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'Abandoned' doesn't mean forgotten 

Nine Douglas County enclaves have lost town status but not attractions

click to enlarge Brett Hooper, proof that Deckers contains plenty of life (and - canned goods). - L'AURA MONTGOMERY
  • L'Aura Montgomery
  • Brett Hooper, proof that Deckers contains plenty of life (and canned goods).

Things you won't find in Deckers: A mall, a Wal-Mart, a fancy hotel, an amusement park, a gas station, a polling place.

The absence of that last item or to be more exact, elections or town government speaks to the reason why you also won't find an official town sign in Deckers.

Deckers, and eight other small towns in Douglas County, haven't had elections or maintained a government for five years. So in November 2007, Colorado Secretary of State Mike Coffman granted the county's request to declare them abandoned.

"The towns just won't have local governance," says County Attorney Lance Ingalls. "They will be unincorporated Douglas County property that will use the county services, such as police and emergency services."

County spokespeople insist the spots won't disappear from new maps. The county may even erect some historical markers to celebrate their history.

"It doesn't mean we're driving them to Alaska, throwing them out the back door and driving back to Colorado," explains senior assistant county attorney Ron Clark.

Quite the contrary, in fact. In some of these places, just a couple dozen miles from Colorado Springs, you'll still find some classic Colorado-style getaways.

Hitting Deckers

On a spring Saturday morning, where Highway 67 meets County Road 126, the activity in the parking lot at the Deckers Country Store increases with the temperature. Cars and pickup trucks display the markings of fishermen and mountain bikers. Packs of Harleys rumble past, and locals stop in for coffees or six-packs.

Without big-city amenities (or even small-town comforts), Deckers still has a lot going for it. If there was a tourism director among its 4,000 or so residents, he or she could boast of world-class fly fishing, extensive hiking, forest-shaded cabins, camping, backpacking and the comforts and thrills of a dude ranch.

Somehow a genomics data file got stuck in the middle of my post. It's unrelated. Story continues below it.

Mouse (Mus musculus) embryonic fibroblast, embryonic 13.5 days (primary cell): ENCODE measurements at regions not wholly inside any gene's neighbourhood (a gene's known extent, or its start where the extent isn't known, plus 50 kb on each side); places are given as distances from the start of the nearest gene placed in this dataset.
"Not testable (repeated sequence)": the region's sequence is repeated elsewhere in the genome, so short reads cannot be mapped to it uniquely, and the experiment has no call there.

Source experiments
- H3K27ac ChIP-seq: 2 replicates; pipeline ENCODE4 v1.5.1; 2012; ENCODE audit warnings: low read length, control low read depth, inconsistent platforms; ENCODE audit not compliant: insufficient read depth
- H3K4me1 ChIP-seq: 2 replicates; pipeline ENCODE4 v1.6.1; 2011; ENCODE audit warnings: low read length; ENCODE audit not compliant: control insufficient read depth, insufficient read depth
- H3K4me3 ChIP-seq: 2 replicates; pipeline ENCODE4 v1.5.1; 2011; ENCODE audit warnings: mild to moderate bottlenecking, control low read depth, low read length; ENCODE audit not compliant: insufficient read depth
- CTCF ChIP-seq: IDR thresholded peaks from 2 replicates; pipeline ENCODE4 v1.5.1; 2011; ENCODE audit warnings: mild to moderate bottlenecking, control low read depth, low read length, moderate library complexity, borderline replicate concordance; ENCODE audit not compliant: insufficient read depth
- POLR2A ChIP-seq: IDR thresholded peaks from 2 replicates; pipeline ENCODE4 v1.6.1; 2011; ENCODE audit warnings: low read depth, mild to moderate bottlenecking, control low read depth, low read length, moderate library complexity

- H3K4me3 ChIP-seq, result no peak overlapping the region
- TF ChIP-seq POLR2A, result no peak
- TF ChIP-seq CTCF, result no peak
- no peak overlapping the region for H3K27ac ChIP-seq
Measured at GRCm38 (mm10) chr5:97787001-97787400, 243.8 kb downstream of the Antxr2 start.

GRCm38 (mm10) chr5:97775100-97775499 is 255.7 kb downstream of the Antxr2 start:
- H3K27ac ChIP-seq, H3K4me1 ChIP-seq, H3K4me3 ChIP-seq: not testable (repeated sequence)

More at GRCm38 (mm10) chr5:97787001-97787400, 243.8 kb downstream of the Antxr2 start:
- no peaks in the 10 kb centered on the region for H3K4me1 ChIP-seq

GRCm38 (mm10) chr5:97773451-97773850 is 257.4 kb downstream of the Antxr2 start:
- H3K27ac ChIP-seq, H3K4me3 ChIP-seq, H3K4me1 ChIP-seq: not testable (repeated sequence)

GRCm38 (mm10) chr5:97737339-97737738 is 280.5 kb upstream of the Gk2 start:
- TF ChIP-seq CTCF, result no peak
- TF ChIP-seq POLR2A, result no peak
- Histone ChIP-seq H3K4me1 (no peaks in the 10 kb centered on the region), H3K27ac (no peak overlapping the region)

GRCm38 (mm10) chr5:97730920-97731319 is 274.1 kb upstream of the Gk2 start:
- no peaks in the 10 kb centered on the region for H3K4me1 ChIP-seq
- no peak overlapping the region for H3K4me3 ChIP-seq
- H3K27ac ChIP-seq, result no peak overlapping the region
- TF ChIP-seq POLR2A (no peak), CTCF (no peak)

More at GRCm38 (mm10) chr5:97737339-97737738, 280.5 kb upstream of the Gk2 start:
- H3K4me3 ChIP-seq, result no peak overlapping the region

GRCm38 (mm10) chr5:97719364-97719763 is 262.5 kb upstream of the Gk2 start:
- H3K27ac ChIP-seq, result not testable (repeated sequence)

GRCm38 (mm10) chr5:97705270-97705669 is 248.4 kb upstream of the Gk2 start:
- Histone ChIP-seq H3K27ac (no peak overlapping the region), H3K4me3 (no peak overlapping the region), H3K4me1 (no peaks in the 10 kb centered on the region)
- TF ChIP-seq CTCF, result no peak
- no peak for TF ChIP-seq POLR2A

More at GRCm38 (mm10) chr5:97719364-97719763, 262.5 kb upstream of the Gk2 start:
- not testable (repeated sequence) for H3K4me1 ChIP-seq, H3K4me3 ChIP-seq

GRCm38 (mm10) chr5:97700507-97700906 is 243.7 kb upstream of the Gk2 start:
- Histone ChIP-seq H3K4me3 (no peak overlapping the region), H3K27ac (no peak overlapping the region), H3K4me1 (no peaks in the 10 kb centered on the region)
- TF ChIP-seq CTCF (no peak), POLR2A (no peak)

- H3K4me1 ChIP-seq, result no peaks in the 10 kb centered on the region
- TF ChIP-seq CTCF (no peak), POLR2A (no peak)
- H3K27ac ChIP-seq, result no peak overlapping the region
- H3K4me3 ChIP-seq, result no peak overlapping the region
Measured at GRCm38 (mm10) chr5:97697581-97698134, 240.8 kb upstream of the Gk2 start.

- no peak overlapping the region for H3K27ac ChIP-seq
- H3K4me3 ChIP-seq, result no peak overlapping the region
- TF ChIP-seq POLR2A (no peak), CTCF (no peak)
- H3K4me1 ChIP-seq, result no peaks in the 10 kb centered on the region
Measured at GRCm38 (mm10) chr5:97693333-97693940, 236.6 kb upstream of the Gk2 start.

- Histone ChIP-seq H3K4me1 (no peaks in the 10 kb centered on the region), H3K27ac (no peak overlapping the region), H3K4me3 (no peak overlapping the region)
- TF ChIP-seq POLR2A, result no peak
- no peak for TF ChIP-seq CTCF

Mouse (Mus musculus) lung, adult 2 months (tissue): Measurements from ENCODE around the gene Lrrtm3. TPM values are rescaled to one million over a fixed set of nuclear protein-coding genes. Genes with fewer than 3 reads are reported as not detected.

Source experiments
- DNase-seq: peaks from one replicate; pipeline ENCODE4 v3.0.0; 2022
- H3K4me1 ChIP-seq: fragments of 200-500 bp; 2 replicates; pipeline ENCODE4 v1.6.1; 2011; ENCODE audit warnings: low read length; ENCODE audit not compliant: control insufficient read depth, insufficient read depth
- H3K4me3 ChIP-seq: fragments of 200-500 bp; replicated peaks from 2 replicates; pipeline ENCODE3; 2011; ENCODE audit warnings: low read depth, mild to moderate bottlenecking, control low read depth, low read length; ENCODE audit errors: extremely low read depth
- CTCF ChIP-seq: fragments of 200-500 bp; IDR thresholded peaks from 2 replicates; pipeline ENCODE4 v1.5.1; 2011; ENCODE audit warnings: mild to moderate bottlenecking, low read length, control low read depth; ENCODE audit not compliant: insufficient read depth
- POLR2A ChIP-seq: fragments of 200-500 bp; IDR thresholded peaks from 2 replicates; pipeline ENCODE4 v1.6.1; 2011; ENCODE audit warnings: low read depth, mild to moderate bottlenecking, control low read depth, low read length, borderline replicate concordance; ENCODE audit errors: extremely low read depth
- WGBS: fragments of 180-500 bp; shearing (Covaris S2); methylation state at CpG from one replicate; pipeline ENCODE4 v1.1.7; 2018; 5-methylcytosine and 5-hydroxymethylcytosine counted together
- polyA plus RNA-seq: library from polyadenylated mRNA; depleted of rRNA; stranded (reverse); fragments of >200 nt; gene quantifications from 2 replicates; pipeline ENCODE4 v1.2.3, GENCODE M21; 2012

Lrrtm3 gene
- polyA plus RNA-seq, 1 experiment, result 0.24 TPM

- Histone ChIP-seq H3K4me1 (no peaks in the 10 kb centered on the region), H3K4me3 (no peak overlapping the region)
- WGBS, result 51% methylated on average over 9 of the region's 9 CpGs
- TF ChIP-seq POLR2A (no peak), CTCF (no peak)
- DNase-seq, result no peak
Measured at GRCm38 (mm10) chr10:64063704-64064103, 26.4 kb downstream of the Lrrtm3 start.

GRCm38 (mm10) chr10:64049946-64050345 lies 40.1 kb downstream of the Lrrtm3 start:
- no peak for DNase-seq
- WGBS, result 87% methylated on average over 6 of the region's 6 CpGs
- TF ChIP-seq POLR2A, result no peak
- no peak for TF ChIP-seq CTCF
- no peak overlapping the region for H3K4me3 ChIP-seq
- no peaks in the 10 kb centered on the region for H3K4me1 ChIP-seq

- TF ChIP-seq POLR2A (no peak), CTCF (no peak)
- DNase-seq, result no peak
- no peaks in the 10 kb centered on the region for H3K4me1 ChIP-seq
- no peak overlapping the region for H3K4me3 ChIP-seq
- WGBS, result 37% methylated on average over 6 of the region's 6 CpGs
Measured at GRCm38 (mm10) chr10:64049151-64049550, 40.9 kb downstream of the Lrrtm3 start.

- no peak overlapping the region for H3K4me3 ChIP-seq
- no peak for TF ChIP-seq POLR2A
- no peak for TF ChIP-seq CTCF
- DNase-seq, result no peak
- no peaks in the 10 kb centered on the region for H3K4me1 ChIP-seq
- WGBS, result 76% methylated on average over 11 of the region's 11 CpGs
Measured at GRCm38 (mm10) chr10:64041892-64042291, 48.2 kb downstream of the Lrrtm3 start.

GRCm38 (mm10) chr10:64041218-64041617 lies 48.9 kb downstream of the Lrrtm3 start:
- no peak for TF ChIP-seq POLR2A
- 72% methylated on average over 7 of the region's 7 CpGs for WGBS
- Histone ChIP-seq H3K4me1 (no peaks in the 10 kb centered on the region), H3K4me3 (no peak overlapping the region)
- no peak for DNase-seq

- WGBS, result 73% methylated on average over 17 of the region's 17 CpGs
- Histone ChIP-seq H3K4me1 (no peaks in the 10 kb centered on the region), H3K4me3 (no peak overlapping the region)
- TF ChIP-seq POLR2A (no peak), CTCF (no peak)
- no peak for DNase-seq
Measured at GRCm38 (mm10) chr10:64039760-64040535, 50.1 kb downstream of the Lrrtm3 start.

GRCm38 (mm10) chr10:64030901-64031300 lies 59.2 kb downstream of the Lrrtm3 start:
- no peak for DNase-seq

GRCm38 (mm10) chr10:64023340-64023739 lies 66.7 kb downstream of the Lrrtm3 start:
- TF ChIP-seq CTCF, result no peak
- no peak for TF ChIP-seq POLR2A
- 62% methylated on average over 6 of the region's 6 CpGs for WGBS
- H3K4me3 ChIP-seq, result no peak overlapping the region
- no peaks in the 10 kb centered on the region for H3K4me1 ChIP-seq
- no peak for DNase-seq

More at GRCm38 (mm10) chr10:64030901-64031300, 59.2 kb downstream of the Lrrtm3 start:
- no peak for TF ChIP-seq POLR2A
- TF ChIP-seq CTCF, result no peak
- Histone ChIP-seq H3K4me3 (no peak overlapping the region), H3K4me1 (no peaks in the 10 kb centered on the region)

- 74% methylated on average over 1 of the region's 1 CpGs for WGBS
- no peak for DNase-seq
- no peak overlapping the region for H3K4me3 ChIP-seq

Most obviously marked by just a small shopping center, Deckers is surrounded on all sides by Pike National Forest. It sits at the edge of the Lost Creek Wilderness, and the South Platte River forms a boundary.

And if trees and water sound good to you, here's what you need to know to visit:

Don't forget to get gas. The closest pumps are in Woodland Park, south of here on Colorado Highway 67.

Though you can't fill your tank, you can fill your cooler. There's a general store, coffee shop, fishing shop and liquor store.

Cheesman Reservoir is a popular fishing spot. So is the South Platte River. Regulations vary along the river check with the Colorado Division of Wildlife (wildlife.state.co.us) for information about the stretch of river or reservoir you've got in your sights.

Lost Creek Wilderness is a popular hiking and backpacking spot. For information on it, with regulations and suggested hiking trails, go to coloradowilderness.com.

Pike National Forest (fs.fed.us/r2/psicc/recreation/camping/camp_guide.shtml) has several campgrounds in the area.

Lost Valley Ranch (lostvalleyranch.com) is a historic working dude ranch near Deckers. You can ride horseback, swim, fish, play tennis, hike or help the wranglers with their daily chores.

Camp Shady Brook (campshadybrook.org) is a YMCA camp that offers group camping, youth summer camp and retreats.

South Platte River Cabins (southplatterivercabins.com) rents cabins for $70 to $135 a night. (You can stay for a week and get two nights free.) Cabins include towels and grills.

Other spots

Additional Douglas County towns that have lost their official status can be intriguing summer destinations.

Westcreek is located just south of Deckers, on Highway 67. Keep your eyes open, because if you don't look for it, you'll miss the one small sign pointing you down off the highway.

Gold was discovered here in 1895, but life has slowed considerably since then. There are primitive campgrounds nearby, and a maze of four-wheel-drive roads that attract Jeep, ATV and dirt-bike owners. Watch for signs showing which roads are OK for motorized travel.

Greenland's also been "abandoned." In the late 1800s, large quantities of lumber, grain, potatoes, milk and rocks were shipped out of this town between Colorado Springs and Castle Rock. At one time, there were three stores, a hotel, a school, a saloon and a blacksmith shop.

Today you won't see any of these buildings. The first thing you'll see, assuming you're coming via Interstate 25, is probably the large green highway sign ... and then lots of grass. That's Greenland Ranch, a 21,000-acre ranch, the longest continuously operating cattle ranch in Colorado.

While the ranch is private, Greenland Open Space offers 3,000 acres open to recreation. The main trail connects the old town, where hikers might today see a large elk herd or a red-tailed hawk, to the town of Palmer Lake. It's a multi-use, non-motorized trail that begins south of Larkspur.

There's a lot going on in other spots, "abandoned" and otherwise, in Douglas County. For directions, maps, trails and other information, go to douglas.co.us.

alexa@csindy.com

  • In some of these nearby places, you'll still find some classic getaways.

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